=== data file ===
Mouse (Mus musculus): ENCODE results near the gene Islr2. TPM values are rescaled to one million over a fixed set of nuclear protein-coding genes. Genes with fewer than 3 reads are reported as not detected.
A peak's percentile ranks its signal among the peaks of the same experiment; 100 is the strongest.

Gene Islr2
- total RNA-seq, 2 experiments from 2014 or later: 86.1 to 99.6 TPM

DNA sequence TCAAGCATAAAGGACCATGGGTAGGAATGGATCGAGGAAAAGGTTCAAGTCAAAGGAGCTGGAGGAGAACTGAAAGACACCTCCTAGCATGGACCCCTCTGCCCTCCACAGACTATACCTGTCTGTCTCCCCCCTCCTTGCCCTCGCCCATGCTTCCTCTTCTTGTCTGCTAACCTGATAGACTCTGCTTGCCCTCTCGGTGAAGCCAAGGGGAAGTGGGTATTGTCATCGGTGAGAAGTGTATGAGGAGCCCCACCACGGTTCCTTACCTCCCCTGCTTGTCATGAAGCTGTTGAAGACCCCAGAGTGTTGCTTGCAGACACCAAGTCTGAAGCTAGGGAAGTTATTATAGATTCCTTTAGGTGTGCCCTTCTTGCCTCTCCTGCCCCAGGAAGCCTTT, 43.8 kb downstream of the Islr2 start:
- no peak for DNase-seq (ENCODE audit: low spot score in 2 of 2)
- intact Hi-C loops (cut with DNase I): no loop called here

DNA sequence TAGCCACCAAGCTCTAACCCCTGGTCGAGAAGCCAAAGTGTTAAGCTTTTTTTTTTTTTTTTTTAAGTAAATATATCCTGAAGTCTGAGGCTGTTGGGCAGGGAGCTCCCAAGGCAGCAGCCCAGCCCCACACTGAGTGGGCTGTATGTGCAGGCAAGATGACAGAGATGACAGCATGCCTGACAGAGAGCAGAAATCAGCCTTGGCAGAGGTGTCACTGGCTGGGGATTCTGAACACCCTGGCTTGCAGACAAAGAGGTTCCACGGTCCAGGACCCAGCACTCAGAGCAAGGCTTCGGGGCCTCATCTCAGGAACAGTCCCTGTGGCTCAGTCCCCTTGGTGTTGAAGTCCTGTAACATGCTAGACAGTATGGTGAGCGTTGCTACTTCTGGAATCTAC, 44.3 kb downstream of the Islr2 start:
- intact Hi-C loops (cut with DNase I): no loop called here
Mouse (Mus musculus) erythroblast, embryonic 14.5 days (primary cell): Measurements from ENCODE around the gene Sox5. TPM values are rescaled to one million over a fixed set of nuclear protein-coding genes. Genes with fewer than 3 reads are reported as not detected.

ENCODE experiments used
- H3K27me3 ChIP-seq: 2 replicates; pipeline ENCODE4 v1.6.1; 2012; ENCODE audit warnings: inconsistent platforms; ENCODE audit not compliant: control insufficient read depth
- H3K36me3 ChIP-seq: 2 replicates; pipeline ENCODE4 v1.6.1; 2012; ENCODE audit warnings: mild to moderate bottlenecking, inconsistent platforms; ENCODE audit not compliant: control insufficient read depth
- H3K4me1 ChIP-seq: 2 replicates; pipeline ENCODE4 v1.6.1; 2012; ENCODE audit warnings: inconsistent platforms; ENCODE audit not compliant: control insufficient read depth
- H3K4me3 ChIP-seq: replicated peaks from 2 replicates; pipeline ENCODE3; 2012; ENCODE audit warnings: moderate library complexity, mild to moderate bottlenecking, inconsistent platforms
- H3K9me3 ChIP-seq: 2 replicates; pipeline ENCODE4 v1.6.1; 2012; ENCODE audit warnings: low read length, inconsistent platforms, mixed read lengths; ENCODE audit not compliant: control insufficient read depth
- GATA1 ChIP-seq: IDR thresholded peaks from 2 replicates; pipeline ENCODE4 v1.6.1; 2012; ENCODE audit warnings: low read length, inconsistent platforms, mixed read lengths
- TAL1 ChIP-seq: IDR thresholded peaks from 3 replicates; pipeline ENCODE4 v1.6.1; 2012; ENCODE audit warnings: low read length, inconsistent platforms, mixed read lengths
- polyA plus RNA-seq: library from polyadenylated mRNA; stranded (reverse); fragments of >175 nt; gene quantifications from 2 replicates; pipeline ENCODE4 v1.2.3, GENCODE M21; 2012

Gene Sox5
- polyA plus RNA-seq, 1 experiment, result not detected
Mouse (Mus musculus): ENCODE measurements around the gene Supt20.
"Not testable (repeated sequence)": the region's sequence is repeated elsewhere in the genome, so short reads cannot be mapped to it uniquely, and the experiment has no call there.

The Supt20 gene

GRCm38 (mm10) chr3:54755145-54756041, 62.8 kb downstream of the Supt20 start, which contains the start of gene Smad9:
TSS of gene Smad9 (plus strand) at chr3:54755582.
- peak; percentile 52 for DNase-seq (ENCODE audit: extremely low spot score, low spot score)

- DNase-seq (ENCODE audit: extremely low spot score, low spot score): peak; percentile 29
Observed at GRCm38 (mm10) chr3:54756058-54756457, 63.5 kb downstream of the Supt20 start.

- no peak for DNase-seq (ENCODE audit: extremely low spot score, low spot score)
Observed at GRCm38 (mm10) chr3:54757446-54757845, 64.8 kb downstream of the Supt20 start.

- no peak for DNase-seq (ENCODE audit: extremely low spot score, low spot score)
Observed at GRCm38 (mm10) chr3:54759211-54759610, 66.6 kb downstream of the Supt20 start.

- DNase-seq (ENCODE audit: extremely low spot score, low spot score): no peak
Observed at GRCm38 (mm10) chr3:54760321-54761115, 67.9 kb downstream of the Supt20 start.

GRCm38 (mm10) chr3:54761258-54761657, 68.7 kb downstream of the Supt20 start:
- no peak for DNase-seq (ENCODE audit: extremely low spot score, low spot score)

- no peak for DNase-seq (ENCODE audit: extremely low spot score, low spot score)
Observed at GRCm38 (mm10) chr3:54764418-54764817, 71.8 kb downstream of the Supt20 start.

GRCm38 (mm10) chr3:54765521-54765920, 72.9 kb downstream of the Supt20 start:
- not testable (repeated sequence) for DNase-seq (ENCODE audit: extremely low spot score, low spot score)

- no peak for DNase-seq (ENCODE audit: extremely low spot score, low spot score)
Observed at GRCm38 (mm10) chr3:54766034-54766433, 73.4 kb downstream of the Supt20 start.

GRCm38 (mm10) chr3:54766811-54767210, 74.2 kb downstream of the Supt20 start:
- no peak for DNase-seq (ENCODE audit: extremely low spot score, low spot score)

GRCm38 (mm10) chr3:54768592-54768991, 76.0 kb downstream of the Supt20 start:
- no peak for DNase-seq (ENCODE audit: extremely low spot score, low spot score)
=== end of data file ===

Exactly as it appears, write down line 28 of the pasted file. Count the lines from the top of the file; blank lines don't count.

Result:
- DNase-seq (ENCODE audit: extremely low spot score, low spot score): peak; percentile 29